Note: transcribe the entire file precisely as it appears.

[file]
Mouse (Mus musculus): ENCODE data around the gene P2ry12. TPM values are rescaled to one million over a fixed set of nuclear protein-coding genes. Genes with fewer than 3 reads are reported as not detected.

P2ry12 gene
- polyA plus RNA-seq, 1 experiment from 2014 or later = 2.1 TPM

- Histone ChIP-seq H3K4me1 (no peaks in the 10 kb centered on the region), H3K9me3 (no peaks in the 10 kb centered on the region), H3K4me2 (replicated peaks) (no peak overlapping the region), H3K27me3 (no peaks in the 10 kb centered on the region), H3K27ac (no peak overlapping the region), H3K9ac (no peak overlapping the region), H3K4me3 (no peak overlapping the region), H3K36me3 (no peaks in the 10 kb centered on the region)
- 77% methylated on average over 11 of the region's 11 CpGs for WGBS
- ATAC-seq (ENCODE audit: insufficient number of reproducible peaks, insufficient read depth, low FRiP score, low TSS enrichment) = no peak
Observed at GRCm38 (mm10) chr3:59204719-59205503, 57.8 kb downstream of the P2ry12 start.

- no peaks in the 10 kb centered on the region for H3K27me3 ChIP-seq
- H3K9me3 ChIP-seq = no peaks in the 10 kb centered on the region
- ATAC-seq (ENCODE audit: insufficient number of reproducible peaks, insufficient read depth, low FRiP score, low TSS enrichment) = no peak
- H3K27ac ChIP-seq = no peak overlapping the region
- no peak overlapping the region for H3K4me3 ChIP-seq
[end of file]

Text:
Mouse (Mus musculus): ENCODE data around the gene P2ry12. TPM values are rescaled to one million over a fixed set of nuclear protein-coding genes. Genes with fewer than 3 reads are reported as not detected.

P2ry12 gene
- polyA plus RNA-seq, 1 experiment from 2014 or later = 2.1 TPM

- Histone ChIP-seq H3K4me1 (no peaks in the 10 kb centered on the region), H3K9me3 (no peaks in the 10 kb centered on the region), H3K4me2 (replicated peaks) (no peak overlapping the region), H3K27me3 (no peaks in the 10 kb centered on the region), H3K27ac (no peak overlapping the region), H3K9ac (no peak overlapping the region), H3K4me3 (no peak overlapping the region), H3K36me3 (no peaks in the 10 kb centered on the region)
- 77% methylated on average over 11 of the region's 11 CpGs for WGBS
- ATAC-seq (ENCODE audit: insufficient number of reproducible peaks, insufficient read depth, low FRiP score, low TSS enrichment) = no peak
Observed at GRCm38 (mm10) chr3:59204719-59205503, 57.8 kb downstream of the P2ry12 start.

- no peaks in the 10 kb centered on the region for H3K27me3 ChIP-seq
- H3K9me3 ChIP-seq = no peaks in the 10 kb centered on the region
- ATAC-seq (ENCODE audit: insufficient number of reproducible peaks, insufficient read depth, low FRiP score, low TSS enrichment) = no peak
- H3K27ac ChIP-seq = no peak overlapping the region
- no peak overlapping the region for H3K4me3 ChIP-seq